This content is created and maintained by a third party, and imported onto this page to help users provide their email addresses. You may be able to find more information about this and similar content at piano.io

Sours: https://www.menshealth.com/fitness/a32963259/flex-wheeler-leg-amputation-workout-gym-instagram-video/
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Flex Wheeler

American bodybuilder

For the Canadian musician, see Kenny Wheeler.

Flex Wheeler
NicknameThe Sultan of Symmetry
Born (1965-08-23) August 23, 1965 (age 56)
Fresno, California, U.S.
Height1.75 m (5 ft 9 in)
Weight(On-season) 212–240 lb (96–109 kg)
(Off-season) 265–275 lb (120–125 kg)
  • IFBB World Amateur Championships
  • 1990
Best win
  • IFBB Arnold Classic Champion
  • 1993, 1997, 1998, 2000
PredecessorVince Taylor
SuccessorKevin Levrone (1994)
Ronnie Coleman (2001)

Kenneth "Flex" Wheeler (born August 23, 1965) is an American IFBB professional bodybuilder. He won the Arnold Classic a then-record four times and was once described by Arnold Schwarzenegger as one of the greatest bodybuilders he had ever seen.[1]Ronnie Coleman has stated that Wheeler was the best bodybuilder he competed against.[2]


Early life[edit]

Wheeler was born and raised in Fresno, California.[3] He grew up in poverty. As a child, Wheeler experienced child abuse and suicidal tendencies. He struggled in school due to dyslexia, but excelled in sports. Wheeler began training in martial arts, and started bodybuilding as a teenager after discovering weight training. He is on record as regarding himself as a "martial artist first, a bodybuilder second."[4] Wheeler has remarkable flexibility, including being able to do a complete split, which led to his nickname.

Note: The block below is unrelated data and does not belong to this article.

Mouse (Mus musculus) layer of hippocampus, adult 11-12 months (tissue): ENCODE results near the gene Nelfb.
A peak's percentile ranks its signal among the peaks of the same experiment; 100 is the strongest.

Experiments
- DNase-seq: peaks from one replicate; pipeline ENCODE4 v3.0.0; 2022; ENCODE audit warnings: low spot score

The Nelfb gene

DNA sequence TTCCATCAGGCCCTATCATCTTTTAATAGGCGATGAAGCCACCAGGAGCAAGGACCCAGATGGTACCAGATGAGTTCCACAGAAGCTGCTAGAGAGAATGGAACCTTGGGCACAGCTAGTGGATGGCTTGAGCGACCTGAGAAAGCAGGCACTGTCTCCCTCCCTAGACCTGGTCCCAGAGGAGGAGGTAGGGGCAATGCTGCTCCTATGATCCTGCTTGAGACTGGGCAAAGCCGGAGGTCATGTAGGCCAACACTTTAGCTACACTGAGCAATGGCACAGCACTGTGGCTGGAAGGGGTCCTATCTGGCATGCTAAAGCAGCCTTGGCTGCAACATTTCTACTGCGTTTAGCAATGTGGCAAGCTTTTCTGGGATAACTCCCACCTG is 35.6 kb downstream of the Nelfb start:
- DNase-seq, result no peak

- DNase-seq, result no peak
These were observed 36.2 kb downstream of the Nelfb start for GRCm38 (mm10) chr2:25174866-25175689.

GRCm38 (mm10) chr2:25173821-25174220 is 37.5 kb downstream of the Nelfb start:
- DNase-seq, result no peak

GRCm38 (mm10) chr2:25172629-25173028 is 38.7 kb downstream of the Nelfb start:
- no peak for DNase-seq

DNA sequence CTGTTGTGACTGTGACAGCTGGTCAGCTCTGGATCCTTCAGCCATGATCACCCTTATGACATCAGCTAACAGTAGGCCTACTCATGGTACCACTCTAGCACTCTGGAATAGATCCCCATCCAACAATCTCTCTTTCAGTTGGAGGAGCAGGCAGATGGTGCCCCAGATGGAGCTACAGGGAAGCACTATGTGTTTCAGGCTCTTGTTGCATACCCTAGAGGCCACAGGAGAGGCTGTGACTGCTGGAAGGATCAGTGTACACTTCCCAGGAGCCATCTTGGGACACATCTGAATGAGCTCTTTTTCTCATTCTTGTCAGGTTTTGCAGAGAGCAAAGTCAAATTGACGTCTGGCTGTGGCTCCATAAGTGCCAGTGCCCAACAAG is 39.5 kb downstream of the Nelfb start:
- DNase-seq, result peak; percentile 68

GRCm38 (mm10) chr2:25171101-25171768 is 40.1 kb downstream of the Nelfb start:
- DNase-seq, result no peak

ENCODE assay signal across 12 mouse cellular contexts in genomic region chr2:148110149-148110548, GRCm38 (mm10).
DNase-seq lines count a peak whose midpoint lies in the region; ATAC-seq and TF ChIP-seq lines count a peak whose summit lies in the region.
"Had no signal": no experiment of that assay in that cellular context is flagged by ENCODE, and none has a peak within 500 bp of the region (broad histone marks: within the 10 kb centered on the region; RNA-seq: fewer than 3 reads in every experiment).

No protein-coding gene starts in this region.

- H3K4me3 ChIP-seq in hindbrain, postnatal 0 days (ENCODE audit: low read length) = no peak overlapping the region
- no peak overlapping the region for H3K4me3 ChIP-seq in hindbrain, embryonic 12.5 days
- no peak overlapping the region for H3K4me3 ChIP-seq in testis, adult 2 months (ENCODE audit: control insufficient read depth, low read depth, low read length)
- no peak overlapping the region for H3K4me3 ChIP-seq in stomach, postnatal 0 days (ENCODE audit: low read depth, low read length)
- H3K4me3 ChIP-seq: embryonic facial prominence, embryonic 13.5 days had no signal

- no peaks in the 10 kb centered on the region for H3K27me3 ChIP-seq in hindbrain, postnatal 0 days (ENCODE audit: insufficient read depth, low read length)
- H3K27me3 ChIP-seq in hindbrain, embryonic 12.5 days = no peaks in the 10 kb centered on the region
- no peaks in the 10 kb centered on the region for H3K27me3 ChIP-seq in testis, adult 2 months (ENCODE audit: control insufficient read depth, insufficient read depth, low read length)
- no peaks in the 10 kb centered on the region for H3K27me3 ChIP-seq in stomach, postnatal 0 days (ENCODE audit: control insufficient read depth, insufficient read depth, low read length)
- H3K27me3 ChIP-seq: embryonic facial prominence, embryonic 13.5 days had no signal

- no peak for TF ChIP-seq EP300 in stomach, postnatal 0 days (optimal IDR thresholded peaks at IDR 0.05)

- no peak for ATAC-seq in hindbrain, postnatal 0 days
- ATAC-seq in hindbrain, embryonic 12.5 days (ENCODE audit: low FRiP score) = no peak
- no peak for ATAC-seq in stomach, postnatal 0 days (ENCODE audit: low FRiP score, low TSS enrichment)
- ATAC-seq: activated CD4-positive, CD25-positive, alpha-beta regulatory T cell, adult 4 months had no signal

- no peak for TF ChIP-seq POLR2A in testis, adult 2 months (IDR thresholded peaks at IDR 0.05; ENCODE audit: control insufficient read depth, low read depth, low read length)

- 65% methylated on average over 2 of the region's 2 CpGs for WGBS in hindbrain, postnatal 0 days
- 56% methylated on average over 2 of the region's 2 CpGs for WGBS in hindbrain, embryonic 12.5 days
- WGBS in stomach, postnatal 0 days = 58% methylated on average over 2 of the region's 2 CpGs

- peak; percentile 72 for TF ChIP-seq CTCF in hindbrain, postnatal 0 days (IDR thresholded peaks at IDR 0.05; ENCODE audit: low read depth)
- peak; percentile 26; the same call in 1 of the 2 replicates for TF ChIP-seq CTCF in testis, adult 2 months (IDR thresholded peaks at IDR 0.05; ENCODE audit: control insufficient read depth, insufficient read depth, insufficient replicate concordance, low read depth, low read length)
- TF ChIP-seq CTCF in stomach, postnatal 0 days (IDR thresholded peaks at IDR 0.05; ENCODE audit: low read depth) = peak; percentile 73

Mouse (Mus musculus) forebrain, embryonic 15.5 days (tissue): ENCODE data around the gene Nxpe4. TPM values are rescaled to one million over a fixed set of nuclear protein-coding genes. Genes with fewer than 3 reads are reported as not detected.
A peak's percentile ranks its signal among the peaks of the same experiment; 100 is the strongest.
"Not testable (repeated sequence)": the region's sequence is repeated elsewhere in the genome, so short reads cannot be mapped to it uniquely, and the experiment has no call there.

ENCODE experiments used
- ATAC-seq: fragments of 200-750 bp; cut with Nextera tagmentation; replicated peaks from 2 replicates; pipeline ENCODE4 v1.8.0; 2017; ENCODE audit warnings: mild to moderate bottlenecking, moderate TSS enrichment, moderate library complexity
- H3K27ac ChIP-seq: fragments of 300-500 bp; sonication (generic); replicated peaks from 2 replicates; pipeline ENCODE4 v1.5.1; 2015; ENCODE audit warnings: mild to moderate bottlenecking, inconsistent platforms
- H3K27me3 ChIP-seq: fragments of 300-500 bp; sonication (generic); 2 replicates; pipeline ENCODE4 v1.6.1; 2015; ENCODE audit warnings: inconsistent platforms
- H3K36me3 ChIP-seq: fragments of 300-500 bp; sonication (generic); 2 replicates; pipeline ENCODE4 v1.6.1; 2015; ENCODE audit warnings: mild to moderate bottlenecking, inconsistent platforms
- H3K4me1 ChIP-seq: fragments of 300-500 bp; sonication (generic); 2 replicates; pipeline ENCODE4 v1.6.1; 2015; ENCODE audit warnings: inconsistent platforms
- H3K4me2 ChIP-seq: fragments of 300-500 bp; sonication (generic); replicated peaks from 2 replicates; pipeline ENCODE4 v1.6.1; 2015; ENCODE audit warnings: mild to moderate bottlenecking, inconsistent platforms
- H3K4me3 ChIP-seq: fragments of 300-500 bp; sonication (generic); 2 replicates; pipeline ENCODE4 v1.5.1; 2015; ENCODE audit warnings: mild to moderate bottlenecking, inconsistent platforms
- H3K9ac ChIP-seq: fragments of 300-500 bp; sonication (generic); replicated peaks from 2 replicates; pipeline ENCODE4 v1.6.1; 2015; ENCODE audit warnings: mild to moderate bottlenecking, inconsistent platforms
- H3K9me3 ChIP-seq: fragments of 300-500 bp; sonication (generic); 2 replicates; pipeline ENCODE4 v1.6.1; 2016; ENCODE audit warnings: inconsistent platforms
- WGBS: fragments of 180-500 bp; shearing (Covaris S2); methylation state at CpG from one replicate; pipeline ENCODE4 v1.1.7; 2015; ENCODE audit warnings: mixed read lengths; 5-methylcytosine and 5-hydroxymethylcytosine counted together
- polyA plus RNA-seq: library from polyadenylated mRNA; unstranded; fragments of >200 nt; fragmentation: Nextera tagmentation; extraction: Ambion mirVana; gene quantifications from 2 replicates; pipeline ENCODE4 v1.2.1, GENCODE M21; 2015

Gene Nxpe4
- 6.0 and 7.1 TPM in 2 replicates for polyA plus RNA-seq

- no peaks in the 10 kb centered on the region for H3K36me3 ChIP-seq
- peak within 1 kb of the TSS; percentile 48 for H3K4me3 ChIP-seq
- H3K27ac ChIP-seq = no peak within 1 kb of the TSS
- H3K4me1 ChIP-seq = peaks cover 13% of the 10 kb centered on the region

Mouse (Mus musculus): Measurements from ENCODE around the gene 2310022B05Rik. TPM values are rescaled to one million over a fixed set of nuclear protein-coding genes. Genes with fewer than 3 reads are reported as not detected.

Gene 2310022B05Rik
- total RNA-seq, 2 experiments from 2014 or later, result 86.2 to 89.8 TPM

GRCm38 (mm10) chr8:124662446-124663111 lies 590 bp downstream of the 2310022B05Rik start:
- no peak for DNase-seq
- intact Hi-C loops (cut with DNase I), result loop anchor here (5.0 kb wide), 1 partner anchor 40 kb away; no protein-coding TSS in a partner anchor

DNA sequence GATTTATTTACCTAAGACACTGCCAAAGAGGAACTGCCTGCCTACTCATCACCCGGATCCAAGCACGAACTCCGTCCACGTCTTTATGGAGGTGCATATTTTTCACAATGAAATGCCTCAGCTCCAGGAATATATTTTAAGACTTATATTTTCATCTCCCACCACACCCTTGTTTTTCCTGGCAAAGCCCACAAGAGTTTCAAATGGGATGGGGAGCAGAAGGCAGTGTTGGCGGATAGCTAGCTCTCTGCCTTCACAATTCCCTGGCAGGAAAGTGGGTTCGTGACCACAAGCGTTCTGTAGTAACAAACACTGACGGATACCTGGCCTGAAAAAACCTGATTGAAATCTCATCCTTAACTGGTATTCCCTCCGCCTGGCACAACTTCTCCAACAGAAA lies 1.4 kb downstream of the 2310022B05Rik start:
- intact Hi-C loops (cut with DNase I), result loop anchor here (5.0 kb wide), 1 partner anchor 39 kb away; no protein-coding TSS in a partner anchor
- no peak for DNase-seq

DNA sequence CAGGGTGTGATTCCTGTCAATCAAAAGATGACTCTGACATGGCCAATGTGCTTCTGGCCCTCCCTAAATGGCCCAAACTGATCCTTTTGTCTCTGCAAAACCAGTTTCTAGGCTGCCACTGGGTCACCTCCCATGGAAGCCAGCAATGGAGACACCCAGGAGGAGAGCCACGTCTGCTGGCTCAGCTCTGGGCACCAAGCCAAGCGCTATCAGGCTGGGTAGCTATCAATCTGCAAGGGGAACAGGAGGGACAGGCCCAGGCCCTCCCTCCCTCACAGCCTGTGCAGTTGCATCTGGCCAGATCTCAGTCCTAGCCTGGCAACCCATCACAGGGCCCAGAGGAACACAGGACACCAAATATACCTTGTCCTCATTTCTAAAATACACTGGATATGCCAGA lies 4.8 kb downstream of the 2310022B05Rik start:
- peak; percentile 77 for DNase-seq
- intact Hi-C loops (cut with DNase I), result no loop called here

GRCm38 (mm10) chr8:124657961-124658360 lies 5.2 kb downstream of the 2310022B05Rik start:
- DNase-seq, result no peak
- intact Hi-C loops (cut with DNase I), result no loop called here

Bodybuilding career[edit]

After a short career as a police officer, Wheeler focused full-time on becoming a professional bodybuilder. He competed for the first time in 1983, but it was not until 1989 that he secured a first-place trophy at the NPC Mr. California Championships. He placed second at the 1993 Mr. Olympia, narrowly missing a win (something he was to repeat in 1998 and 1999). He is a 5-time Ironman Pro winner, 4-time Arnold Classic winner, and has won the France Grand Prix, South Beach Pro Invitational, Night of Champions, and Hungarian Grand Prix.

While Wheeler had the reputation of being arrogant and overconfident, he attributed this to a need to compensate for his introversion and insecurity as a child and young man.[5] In 1994, he was involved in a near-fatal car accident that could have left him with lifelong paralysis. Falling back into depression again, he started training from scratch, returning with remarkable speed to bodybuilding's top tier. In 1999, Wheeler discovered that he had focal segmental glomerulosclerosis, a form of kidney disease. Despite press speculation as to the cause of the failure, Wheeler pointed out that the condition is hereditary, although drug use probably accelerated its onset.[6] Wheeler announced his retirement from competitive bodybuilding in 2000, but continued to compete until 2003.

Flex made a comeback at the 2017 Mr. Olympia, competing in the Classic Physique division, and finished at 15th place.